Creating together… apart: the impact of teleworking on the collective creative process
There’s been a great deal of back-and-forth about how individual creators have been able to maintain their creative edge during the pandemic even in the face of the negative impact social distancing is known to have on creativity. In these very pages, Philippe Jean Poirier even made the case that the health crisis narrative was, in fact, a source of inspiration.
Be that as it may, one can’t deny the vital importance of the team effort in getting any creative project off the ground, whether it’s a film, a TV series, or a videogame. It takes a lot more than the input of the solitary genius to organize the intellectual components in any such effort, where the whole is always greater than the sum of its parts as they say.
Sociologist Howard Becker, well known for his work on deviance and outsiders, published a study in 1976 concluding that every artistic act is, after all, a collective effort. Between the provision of creative tools, the definition of artistic conventions, and the public dissemination of the work in question, no creator, or individual for that matter, is exempt from working within the collective dimension.
The creative setbacks keep piling up
It’s now clear that social distancing and the COVID-driven reconfiguration of collaborative relationships have had a major impact on all creative mechanisms and processes in every facet of the audiovisual sector.
Inverse webzine has posted a series of short interviews with leading players in the world of videogames. They candidly share their experience in dealing with many aspects of the net losses they see in the collective creative process, including:
· Technical and technological difficulties that are still unresolved nearly two years later
· A drastic reduction in informal creative opportunities, including random meetings in the hall and unstructured after-hours time
· The challenge of maintaining processes like in-person social gatherings to review prototypes, features, art, and code that were once iterative and immediate
They also talk about the void created by the cancellation, postponement, and virtualization of major in-person industry gatherings and how this has been a disaster for the discoverability of in-progress content and emerging intellectual properties, which for so many were sources of inspiration in the creation and production of their own projects.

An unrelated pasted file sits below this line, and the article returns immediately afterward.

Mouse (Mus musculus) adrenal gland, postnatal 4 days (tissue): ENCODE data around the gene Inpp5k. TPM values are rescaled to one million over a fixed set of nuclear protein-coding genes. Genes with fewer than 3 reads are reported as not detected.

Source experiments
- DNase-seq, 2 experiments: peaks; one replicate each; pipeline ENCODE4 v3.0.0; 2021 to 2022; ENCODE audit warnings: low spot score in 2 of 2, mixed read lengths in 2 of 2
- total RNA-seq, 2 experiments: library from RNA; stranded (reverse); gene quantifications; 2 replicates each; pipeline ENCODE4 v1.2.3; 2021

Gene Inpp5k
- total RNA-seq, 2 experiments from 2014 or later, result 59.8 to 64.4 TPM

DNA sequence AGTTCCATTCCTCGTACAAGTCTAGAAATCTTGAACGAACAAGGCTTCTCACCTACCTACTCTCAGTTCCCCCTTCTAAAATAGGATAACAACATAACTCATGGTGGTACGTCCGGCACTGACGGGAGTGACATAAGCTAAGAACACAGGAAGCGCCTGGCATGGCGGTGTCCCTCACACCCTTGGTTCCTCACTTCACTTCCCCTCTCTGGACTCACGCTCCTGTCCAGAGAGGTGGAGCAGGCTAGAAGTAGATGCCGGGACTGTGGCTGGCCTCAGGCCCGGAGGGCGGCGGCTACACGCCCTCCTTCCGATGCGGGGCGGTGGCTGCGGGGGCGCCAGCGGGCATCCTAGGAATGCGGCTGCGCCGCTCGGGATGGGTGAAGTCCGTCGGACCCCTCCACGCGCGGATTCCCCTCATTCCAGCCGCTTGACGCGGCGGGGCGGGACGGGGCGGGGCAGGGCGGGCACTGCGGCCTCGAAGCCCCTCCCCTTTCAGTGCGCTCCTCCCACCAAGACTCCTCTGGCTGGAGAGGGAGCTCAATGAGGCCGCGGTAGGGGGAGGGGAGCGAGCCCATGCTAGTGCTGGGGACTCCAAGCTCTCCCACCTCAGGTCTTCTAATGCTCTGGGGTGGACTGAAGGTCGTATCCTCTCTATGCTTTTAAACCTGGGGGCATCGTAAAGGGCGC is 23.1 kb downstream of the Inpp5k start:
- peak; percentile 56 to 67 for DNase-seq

The creative gap between players keeps widening
There appears to be no limit to the barriers that teleworking poses to the creative process nor to the solutions audiovisual companies propose to break them down, from a Zoom living room that is always open, a better system for managing time slots, and formal daily missives from management, to sending materials, gifts and other surprises by direct mail to employees...Some organizations got very creative in the ways in which they tried to maintain connections and a sense of pride in the corporate values among the employees.
What’s at stake here is the collective creative process in the context of teleworking or hybrid work, which is really a matter of organizational culture more than anything. Over the past two years or so, the measures studios and producers have put in place to counter any decline in the process have varied enormously on both the technical and human levels, as well as in their intensity, complexity, and consistency. These reflect beliefs and values that often pre-date COVID and that have only intensified as the health crisis wears on.
As Eric Garton and Michael Mankins, authors of Time, Talent, Energy: Overcome Organizational Drag and Unleash Your Team’s Productive Power, point out in a recent article, the pandemic has tended to widen the gap between organizations that score well in time management, talent allocation, and creative energy mobilization, and those scoring low in these areas prior to the pandemic and that have continued to fall further behind since then.
According to Garton and Mankins, the well-prepared, proactive organizations have enjoyed a 10% increase on average in terms of creative productivity at work during the pandemic, while the unprepared suffered decreases of from 3% to 6%.
Not all sectors are equal when it comes to meeting the challenges
The creative sectors that evolve more successfully are the ones that are less dependent on having people on site as part of the process. Animated film and television, videogames and all other forms of digital creation that don’t require actors are likely to evolve even more rapidly.
The idea that animation production was not impacted by the pandemic, however, is a myth according to Professor Mihaela Mihailova. Animation studios also felt the same disruption of workflows, isolation, and suboptimal physical conditions as others in the industry did.
The burgeoning interest in the production of animated series and films – which began long before the pandemic – continues, more as a result of the stars aligning. The Canadian animation sector is simply buzzing, with independent studios like Atomic Cartoons, Guru, and Digital Dimensions picking up numerous major creative projects in recent months.
The collective creative process has been taking a beating throughout the pandemic period and the bruises are beginning to show. What’s needed are face-to-face meetings, even on an ad hoc basis and with all health directives in place, in order to recharge organizational culture, reflexes, and creative mechanisms that keep teams and studios performing at their best.
Organizations with already strong corporate cultures were the first to put initiatives in place to mitigate the impact of the ongoing health crisis. The introduction of hybrid work methods will certainly be a phenomenon to watch carefully in light of the evolving creative dynamics at work in the audiovisual field.